In the best of times, successful salespeople, including those in the material handling industry, have always been characterized by their uncanny ability to bounce back from rejection or criticism. If they are anything, the best salespeople are resilient.
Most people in the at-large population see rejection as a personal affront, but successful salespeople often view rejection as just another learning experience, just another part of the job. Getting turned down is simply part of the challenge, spurring successful salespeople on to the next effort. Such perseverance helps them maintain a positive outlook when knocking on the next door.
But what if that door also closes on them? And the next door isn’t even answered? When markets become smaller and competition heats up, rejection can become a way of life. Many salespeople who were extremely productive in easier times seem to lose their competitive edge.
What to Do
The best advice managers can give to salespeople is to keep it all in perspective. Remember, this is happening to everyone. So step back and look at your client base. Don’t concentrate solely on gaining new clients; rather, be indispensable to your present clients. Be everywhere you’re needed, even in places you aren’t expected, and you can find expanded sales in your own back yard.
Also, remember that many sales are not being lost in the traditional way. Competitors aren’t beating you; you are simply having decisions put on hold. This can be very difficult for impatient salespeople.
Much more so than in better times, the sales manager’s role is to reassure everyone on his or her staff and help smooth through conflicts, anxieties and crises. The most important lesson is for salespeople to separate negative occurrences from their sense of self. This can be difficult, since successful salespeople usually feel ten feet tall after making a sale, and somewhat diminished when a sale falls through.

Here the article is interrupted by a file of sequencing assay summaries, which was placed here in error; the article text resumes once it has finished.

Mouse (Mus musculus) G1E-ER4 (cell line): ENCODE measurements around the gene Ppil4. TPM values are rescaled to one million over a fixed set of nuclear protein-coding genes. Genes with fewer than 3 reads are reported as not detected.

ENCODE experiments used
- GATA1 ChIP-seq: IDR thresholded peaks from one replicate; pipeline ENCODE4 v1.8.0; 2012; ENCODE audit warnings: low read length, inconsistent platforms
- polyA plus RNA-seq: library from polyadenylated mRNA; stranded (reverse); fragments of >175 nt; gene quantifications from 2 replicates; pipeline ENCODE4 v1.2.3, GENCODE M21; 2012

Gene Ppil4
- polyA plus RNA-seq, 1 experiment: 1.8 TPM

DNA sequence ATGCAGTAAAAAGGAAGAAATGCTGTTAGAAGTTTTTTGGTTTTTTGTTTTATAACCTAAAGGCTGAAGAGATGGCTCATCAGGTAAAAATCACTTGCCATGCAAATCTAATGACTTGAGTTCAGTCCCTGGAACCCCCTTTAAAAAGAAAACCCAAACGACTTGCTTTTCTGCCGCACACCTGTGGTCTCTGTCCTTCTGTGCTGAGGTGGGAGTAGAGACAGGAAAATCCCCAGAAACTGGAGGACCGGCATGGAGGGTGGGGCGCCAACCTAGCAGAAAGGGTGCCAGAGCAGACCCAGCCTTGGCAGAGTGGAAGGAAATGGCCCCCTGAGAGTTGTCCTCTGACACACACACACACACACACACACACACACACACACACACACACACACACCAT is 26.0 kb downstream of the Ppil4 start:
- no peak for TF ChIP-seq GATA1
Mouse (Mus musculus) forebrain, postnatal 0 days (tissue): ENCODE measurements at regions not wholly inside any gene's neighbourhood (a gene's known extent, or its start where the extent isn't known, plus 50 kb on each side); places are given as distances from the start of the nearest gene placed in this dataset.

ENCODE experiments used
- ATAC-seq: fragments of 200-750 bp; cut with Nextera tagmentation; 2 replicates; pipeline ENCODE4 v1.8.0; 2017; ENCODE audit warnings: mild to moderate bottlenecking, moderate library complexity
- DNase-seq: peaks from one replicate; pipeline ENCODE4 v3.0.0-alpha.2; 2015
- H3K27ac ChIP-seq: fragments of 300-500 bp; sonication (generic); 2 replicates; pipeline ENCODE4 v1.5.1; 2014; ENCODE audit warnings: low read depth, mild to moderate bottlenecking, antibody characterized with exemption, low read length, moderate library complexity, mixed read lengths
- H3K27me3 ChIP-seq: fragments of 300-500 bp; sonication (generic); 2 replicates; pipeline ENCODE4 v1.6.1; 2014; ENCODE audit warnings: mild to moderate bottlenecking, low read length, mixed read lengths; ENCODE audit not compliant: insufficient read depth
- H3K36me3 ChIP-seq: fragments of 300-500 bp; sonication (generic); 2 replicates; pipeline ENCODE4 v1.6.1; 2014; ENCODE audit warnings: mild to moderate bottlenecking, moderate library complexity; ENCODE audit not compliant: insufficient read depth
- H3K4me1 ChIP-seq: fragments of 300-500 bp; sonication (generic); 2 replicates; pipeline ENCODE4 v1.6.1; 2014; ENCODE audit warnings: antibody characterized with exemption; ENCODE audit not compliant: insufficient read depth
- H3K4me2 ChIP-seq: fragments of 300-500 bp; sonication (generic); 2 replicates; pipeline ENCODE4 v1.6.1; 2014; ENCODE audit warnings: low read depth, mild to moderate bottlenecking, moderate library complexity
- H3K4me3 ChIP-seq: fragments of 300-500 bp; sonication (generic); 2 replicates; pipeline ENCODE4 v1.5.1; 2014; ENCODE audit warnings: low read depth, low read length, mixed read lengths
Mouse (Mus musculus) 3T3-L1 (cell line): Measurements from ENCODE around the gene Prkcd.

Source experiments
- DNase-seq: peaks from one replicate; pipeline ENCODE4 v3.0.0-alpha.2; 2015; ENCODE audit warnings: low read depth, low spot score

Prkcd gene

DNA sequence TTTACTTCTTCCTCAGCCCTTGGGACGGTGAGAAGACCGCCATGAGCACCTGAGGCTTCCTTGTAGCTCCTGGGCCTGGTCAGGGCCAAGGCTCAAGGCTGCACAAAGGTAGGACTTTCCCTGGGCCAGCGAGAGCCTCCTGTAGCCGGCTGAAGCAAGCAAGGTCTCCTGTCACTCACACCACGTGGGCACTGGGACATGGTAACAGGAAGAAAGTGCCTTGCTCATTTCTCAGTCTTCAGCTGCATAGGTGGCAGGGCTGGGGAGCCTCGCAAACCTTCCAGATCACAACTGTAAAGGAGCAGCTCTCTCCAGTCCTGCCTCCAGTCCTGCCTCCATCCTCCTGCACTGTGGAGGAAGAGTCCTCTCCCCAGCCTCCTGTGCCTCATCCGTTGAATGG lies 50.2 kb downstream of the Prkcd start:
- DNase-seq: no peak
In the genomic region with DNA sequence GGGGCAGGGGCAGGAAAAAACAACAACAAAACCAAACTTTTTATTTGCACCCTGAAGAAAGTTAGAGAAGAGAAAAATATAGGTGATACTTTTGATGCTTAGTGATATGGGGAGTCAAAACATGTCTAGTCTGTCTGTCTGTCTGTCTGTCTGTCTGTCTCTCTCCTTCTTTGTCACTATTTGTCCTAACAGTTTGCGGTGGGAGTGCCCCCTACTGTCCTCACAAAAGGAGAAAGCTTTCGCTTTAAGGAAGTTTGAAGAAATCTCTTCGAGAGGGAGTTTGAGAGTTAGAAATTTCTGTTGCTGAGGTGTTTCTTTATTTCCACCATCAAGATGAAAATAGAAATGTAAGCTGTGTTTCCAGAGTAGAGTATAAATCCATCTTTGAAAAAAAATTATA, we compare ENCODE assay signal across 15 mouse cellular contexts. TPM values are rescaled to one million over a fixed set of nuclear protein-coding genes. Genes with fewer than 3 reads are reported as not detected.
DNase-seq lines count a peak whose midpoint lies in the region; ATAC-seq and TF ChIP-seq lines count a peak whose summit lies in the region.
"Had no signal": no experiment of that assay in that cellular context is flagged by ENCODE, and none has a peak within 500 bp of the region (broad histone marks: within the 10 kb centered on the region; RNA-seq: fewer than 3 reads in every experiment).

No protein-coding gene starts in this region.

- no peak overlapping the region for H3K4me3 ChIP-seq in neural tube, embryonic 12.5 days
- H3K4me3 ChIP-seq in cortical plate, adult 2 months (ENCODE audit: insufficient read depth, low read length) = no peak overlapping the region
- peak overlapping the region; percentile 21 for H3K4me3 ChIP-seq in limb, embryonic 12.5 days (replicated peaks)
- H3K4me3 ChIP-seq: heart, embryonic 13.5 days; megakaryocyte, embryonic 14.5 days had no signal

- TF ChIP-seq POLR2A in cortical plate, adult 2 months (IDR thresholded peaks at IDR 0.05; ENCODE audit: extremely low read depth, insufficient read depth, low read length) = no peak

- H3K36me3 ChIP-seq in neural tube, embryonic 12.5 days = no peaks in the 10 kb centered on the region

Sales managers can never make the disappointment from losing a sale go away completely, nor would they want to. That disappointment is part of the distinct psychological make-up of all successful salespeople. But managers can try to make the recovery period as short and painless as possible. To this end, we recommend coaching rather than confronting. A manager will only compound the negative feelings that accompany down times by being too tough. If messages are too negative, they can be internalized and inhibit salespeople from realizing their goals. Even people who seem confident on the surface may believe negative messages more readily than positive ones.
In tough as well as good times, succeeding in sales means listening very closely to prospects and clients, and understanding that they have similar fears and anxieties. It calls for being more patient, sharpening our skills and prospecting a little harder. Sales managers need to be more hands-on and make sure their empathy is working overtime. Listen when salespeople talk. Are their attitudes self-defeating? Are they expecting to be rejected—in essence, waiting for the “no?” Are they talking themselves out of sales? One-on-one meetings become more important. Try to isolate what salespeople are experiencing so they can improve the closing ratio.
Are the salespeople operating according to a plan? Salespeople have never been known for their organizational skills, but follow-up becomes more important during tough times. Help people work smarter. Develop plans so salespeople are focused. Such attention leads to salespeople finding more creative solutions for their clients and relating more as a consultant, which is the relationship in which salespeople end up being most important to their clients and, therefore, most successful.
It is a delicate balancing act—having ambitious goals and realizing that we won’t achieve them right away. That’s where self-acceptance comes into play, that ability to feel good enough about yourself and your role in the material handling industry to keep going when times get tough. Above all, remember: This too will pass.
|Meet the Author
Herbert M. Greenberg is president and CEO of Caliper, located in Princeton, New Jersey, and on the Web at www.calipercorp.com.